Friday, 18 June 2010

Market Pulse: Your source for stock, stock market, stock trades, and stocks info

Market Pulse

The opening range for June has been well established. So far in the month of June, the S&P 500 has penetrated the lows of June 1st and has catapulted above the June 3rd high. It seems for now that the month of June is going to make it hard to determine the direction of market in the short term. The long term is more tricky. It has been clear to me since August of 2009 that the market needed to correct at some point. The real question is: "How big of a correction is it going to be?" The bulls and bears have been grappling with that question. The bulls believe that the market was due for a correction and that the market's decline will be rather constructive in order to set the market up for higher prices. The bears believe the decline is the start of something bigger and that the peak in late April could be "All She Wrote". In my opinion, there is no evidence to give credence to the bull case because it doesn't pay to be complacent in the face of an obvious decline in the market. The bears on the other hand may have something to take note of because the viciousness of the decline in such a short period of time doesn't completely lend itself to the idea that the market is experiencing a normal and constructive correction. I am not completely buying the bearish case, but I am open to the opinion that the market's rally from the March 2009 lows is over. The only opinion that really matters is the markets’ opinion. I think we will have to wait and see further market action to determine what the longer term trend of the market will be.

Monday, 8 March 2010

Weekly Wrap: Your source for stock, stock market, and stocks info

Weekly Wrap

Last week was positive for worldwide markets. The majority of worldwide markets closed up for the week. The FTSE 100 actually made a new closing high since the March 2009 lows. Other indexes like the DJIA, S&P500, NASDAQ, and the Bovespa are not too far away from making new highs as well. The evidence at this stage points to markets moving higher. The markets themselves are not giving off any bearish signals. The sharp plunge that started in January looked as if it may have been the start of something more, but February action completely took that bearish scenario off the table. The only problem is that many of the stocks that are outperforming in this rally are not having long enough consolidation periods (my opinion) to make initial entries with a high degree of confidence. I feel at any point this market could turn down, but a rally that has lasted for 12 months is clearly more than just a bear market rally. Something else is going on here, and I am not quite sure what it is. Can the market really continue going up at the pace it is? Can the stock market completely divorce from the real economy, which are in shambles in all the developed economies? Is all the negativity and pessimism overdone and a new bull market has begun, stealthily? My experience tells me that all markets correct SOONER or LATER, and this market is no different than any other. The highly anticipated employment report came out on Friday. It was better than expected. It’s getting difficult to tell reality from fiction these days. The housing market is not recovering, contrary to what any tv pundit will tell you. Informed individuals were saying that commercial real estate was the next shoe to drop 2 years ago. It seems as though it may be time for commercial real estate to take center stage in the headlines.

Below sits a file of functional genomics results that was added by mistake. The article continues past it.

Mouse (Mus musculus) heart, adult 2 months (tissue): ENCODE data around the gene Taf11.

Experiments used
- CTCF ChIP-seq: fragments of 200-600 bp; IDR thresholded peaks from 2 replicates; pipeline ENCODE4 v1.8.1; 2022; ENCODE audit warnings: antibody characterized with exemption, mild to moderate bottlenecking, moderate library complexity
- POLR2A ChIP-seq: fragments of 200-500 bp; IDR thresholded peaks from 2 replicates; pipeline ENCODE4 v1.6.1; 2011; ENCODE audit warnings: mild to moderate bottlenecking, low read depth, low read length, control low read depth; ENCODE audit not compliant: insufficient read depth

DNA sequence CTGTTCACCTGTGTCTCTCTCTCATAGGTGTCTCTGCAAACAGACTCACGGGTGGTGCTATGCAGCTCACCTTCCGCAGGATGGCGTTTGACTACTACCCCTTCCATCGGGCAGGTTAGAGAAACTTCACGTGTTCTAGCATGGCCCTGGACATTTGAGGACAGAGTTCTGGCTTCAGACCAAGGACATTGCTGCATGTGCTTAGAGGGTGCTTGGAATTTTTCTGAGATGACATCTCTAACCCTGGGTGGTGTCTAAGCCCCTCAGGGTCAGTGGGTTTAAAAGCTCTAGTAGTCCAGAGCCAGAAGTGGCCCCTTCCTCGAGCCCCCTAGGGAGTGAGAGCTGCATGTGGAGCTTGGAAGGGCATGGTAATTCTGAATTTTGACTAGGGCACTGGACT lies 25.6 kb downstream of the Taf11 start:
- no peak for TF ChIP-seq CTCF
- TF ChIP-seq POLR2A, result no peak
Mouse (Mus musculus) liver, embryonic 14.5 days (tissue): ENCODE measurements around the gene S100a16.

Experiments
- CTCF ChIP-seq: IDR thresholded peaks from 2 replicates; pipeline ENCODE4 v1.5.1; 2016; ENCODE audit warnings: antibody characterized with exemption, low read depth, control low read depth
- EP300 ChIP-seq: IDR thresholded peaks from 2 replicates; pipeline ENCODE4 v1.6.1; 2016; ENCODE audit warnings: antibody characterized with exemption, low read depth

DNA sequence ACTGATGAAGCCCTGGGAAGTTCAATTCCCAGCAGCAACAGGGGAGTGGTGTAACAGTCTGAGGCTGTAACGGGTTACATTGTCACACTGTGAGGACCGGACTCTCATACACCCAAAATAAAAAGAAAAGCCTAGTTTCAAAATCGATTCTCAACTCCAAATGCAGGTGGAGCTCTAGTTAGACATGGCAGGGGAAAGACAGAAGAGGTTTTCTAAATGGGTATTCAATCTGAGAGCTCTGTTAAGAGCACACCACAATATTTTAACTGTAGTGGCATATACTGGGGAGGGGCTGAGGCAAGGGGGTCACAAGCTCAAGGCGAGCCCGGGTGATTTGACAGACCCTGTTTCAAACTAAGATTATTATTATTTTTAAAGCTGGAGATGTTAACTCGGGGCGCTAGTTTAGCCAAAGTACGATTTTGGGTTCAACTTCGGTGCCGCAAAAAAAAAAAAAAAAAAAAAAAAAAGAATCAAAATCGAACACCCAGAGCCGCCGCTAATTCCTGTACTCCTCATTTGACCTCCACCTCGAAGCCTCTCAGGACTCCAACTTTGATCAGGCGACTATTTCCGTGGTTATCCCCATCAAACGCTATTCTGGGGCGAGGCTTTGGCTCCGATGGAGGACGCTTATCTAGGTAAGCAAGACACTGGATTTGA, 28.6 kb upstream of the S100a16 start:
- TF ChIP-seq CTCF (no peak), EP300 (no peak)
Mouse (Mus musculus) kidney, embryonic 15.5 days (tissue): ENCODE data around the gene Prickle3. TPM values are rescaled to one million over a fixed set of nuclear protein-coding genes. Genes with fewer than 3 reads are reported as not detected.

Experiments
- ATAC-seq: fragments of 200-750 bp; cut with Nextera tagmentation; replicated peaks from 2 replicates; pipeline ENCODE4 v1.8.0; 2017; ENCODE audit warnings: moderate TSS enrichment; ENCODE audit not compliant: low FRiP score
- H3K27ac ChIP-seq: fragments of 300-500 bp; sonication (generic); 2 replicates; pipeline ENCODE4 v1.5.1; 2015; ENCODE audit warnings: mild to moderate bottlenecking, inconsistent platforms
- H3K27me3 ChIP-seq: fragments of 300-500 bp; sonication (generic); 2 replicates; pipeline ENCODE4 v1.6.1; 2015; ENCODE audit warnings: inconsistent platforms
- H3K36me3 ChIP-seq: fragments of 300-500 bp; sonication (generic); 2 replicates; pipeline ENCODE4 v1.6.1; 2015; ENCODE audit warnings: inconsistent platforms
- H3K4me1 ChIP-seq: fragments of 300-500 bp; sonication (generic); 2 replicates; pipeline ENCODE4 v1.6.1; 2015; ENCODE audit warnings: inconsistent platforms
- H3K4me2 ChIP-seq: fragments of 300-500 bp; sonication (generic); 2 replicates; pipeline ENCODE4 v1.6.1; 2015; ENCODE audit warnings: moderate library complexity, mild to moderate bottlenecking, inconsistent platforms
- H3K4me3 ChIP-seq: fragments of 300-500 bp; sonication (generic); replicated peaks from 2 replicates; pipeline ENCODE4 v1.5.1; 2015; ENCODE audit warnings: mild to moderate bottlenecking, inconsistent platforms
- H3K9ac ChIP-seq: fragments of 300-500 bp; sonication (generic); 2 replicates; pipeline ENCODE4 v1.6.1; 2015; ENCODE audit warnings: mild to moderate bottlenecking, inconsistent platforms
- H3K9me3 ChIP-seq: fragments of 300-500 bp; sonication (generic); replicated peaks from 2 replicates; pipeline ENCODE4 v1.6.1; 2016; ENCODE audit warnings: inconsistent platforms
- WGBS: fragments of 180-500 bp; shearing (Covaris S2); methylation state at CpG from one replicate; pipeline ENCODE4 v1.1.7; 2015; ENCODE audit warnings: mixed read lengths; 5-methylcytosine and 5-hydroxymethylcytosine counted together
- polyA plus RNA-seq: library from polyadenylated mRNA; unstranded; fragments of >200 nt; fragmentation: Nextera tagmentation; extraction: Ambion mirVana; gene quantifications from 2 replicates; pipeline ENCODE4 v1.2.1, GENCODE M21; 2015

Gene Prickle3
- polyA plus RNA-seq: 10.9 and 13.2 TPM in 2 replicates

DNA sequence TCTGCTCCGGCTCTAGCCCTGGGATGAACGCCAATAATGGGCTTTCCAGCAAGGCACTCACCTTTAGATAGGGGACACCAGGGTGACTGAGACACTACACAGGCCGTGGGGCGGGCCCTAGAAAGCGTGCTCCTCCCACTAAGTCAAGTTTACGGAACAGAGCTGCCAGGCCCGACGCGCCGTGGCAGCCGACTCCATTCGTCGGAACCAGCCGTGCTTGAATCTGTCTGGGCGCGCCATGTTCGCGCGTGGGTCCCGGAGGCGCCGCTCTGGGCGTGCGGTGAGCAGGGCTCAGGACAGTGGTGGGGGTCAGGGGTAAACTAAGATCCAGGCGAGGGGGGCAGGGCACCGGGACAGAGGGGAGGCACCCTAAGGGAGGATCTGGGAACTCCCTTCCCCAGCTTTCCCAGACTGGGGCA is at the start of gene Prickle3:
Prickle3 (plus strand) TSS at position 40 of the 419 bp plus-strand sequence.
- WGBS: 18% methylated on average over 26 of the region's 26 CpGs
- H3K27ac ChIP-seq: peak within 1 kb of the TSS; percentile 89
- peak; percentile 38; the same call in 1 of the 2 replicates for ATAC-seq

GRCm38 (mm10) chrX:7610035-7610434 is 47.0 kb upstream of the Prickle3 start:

Friday, 5 March 2010

Market Pulse: Your source for stock, stock market, stock trades, and stocks info

Market Pulse

The opening range for March has seen three positive days. Yesterday, the market closed up slightly (+4.18 pts). The market is still in a confirmed uptrend from the March 2009 lows. Each and every decline in the market is met with buyers coming in to lift the market higher. Although, at this stage in the advance (we are very close to a full 12 months) it is very interesting to note that it seems that the market continues to rise without the concurrent volume expansion you would see in a sustained bull market. There are some individual stocks that continue to outperform in this current rally (e.g. VPRT, VCI, DBRN, RDWR, and LZ; to name a few). In the market there are always opportunities to profit every single day. Even when the market goes down, there are stocks going up. And when the market is going up, there are stocks going down. Staying vigilant and sharpening your focus on a particular stock and getting to know its character can give you the edge you need to know when to make an investment commitment.

Sunday, 28 February 2010

Market Pulse: Your source for stock, stock market, stock trades, and stocks info

Market Pulse

The market is in a holding pattern right now. February didn’t tell us much about what direction the market may move in. So far, the February low is holding, although the volume on the rally is pretty flat. Last Thursday’s reversal was strong evidence of a bullish case that the market is going to move higher. The high volume at the February low may have been a significant sign that the market has support.